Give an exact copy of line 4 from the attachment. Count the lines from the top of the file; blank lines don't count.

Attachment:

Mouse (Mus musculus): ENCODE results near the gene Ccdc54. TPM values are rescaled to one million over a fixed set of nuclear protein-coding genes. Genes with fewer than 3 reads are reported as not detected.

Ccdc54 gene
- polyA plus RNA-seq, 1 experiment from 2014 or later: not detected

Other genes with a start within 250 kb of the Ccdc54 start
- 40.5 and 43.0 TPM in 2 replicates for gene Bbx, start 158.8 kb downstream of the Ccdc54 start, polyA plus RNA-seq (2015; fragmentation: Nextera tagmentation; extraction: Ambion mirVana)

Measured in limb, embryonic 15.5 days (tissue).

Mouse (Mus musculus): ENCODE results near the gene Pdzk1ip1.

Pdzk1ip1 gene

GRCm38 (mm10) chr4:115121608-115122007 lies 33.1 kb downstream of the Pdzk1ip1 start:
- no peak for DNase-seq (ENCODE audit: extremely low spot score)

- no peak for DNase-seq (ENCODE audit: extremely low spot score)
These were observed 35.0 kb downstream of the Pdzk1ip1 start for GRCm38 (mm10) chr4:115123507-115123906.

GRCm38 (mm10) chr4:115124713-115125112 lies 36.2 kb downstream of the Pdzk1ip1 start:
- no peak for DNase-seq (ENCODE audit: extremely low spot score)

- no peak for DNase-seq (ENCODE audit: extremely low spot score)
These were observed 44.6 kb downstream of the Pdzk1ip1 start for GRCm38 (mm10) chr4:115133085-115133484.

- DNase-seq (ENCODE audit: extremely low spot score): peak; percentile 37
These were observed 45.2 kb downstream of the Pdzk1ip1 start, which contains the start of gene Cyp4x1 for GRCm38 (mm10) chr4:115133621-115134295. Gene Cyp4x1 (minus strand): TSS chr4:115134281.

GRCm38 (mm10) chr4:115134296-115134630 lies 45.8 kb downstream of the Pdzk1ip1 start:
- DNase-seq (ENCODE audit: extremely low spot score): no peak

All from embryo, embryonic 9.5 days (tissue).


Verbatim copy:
Other genes with a start within 250 kb of the Ccdc54 start